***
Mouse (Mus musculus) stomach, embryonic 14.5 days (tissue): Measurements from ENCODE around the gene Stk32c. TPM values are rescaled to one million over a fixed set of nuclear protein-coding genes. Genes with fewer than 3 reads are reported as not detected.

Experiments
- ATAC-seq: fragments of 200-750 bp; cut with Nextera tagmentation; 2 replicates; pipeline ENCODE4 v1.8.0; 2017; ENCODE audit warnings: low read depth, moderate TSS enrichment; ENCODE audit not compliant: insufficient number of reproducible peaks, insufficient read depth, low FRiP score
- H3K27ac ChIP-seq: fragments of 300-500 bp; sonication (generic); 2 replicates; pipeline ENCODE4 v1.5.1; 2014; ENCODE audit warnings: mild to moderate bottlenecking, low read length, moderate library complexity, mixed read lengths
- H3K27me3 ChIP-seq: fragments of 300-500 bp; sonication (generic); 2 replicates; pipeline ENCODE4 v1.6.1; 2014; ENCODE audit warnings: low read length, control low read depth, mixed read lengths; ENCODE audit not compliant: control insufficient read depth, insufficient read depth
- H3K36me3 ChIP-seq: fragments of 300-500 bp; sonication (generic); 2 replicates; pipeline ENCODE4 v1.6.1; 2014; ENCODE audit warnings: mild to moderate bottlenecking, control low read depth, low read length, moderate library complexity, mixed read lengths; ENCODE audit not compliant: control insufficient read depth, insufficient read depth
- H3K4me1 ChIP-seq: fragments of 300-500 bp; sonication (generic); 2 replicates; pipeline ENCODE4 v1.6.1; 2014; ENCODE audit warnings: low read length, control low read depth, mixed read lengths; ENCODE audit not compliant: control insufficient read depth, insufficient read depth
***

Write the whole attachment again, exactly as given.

Mouse (Mus musculus) stomach, embryonic 14.5 days (tissue): Measurements from ENCODE around the gene Stk32c. TPM values are rescaled to one million over a fixed set of nuclear protein-coding genes. Genes with fewer than 3 reads are reported as not detected.

Experiments
- ATAC-seq: fragments of 200-750 bp; cut with Nextera tagmentation; 2 replicates; pipeline ENCODE4 v1.8.0; 2017; ENCODE audit warnings: low read depth, moderate TSS enrichment; ENCODE audit not compliant: insufficient number of reproducible peaks, insufficient read depth, low FRiP score
- H3K27ac ChIP-seq: fragments of 300-500 bp; sonication (generic); 2 replicates; pipeline ENCODE4 v1.5.1; 2014; ENCODE audit warnings: mild to moderate bottlenecking, low read length, moderate library complexity, mixed read lengths
- H3K27me3 ChIP-seq: fragments of 300-500 bp; sonication (generic); 2 replicates; pipeline ENCODE4 v1.6.1; 2014; ENCODE audit warnings: low read length, control low read depth, mixed read lengths; ENCODE audit not compliant: control insufficient read depth, insufficient read depth
- H3K36me3 ChIP-seq: fragments of 300-500 bp; sonication (generic); 2 replicates; pipeline ENCODE4 v1.6.1; 2014; ENCODE audit warnings: mild to moderate bottlenecking, control low read depth, low read length, moderate library complexity, mixed read lengths; ENCODE audit not compliant: control insufficient read depth, insufficient read depth
- H3K4me1 ChIP-seq: fragments of 300-500 bp; sonication (generic); 2 replicates; pipeline ENCODE4 v1.6.1; 2014; ENCODE audit warnings: low read length, control low read depth, mixed read lengths; ENCODE audit not compliant: control insufficient read depth, insufficient read depth